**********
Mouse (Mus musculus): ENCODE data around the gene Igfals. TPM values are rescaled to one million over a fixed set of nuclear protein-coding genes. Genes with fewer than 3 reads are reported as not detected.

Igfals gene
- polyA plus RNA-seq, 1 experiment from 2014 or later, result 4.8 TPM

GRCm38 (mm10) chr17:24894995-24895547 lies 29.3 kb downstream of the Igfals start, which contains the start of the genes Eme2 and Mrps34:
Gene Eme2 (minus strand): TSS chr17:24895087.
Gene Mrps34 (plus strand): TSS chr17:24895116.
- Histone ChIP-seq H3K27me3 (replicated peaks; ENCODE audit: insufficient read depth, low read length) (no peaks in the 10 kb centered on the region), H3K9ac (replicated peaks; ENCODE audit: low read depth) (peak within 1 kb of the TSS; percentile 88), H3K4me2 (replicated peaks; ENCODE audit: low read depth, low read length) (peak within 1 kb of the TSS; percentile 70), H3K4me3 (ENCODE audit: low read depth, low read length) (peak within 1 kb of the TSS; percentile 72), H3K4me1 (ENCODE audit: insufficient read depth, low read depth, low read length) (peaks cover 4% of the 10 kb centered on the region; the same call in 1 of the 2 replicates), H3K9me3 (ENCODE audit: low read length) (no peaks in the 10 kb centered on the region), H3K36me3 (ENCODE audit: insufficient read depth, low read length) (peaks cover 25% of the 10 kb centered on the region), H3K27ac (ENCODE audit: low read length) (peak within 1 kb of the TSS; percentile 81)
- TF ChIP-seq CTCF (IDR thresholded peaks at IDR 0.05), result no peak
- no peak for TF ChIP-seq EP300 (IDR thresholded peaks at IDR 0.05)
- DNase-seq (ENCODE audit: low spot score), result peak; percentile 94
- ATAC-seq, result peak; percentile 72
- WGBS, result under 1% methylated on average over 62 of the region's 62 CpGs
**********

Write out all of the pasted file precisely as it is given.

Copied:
Mouse (Mus musculus): ENCODE data around the gene Igfals. TPM values are rescaled to one million over a fixed set of nuclear protein-coding genes. Genes with fewer than 3 reads are reported as not detected.

Igfals gene
- polyA plus RNA-seq, 1 experiment from 2014 or later, result 4.8 TPM

GRCm38 (mm10) chr17:24894995-24895547 lies 29.3 kb downstream of the Igfals start, which contains the start of the genes Eme2 and Mrps34:
Gene Eme2 (minus strand): TSS chr17:24895087.
Gene Mrps34 (plus strand): TSS chr17:24895116.
- Histone ChIP-seq H3K27me3 (replicated peaks; ENCODE audit: insufficient read depth, low read length) (no peaks in the 10 kb centered on the region), H3K9ac (replicated peaks; ENCODE audit: low read depth) (peak within 1 kb of the TSS; percentile 88), H3K4me2 (replicated peaks; ENCODE audit: low read depth, low read length) (peak within 1 kb of the TSS; percentile 70), H3K4me3 (ENCODE audit: low read depth, low read length) (peak within 1 kb of the TSS; percentile 72), H3K4me1 (ENCODE audit: insufficient read depth, low read depth, low read length) (peaks cover 4% of the 10 kb centered on the region; the same call in 1 of the 2 replicates), H3K9me3 (ENCODE audit: low read length) (no peaks in the 10 kb centered on the region), H3K36me3 (ENCODE audit: insufficient read depth, low read length) (peaks cover 25% of the 10 kb centered on the region), H3K27ac (ENCODE audit: low read length) (peak within 1 kb of the TSS; percentile 81)
- TF ChIP-seq CTCF (IDR thresholded peaks at IDR 0.05), result no peak
- no peak for TF ChIP-seq EP300 (IDR thresholded peaks at IDR 0.05)
- DNase-seq (ENCODE audit: low spot score), result peak; percentile 94
- ATAC-seq, result peak; percentile 72
- WGBS, result under 1% methylated on average over 62 of the region's 62 CpGs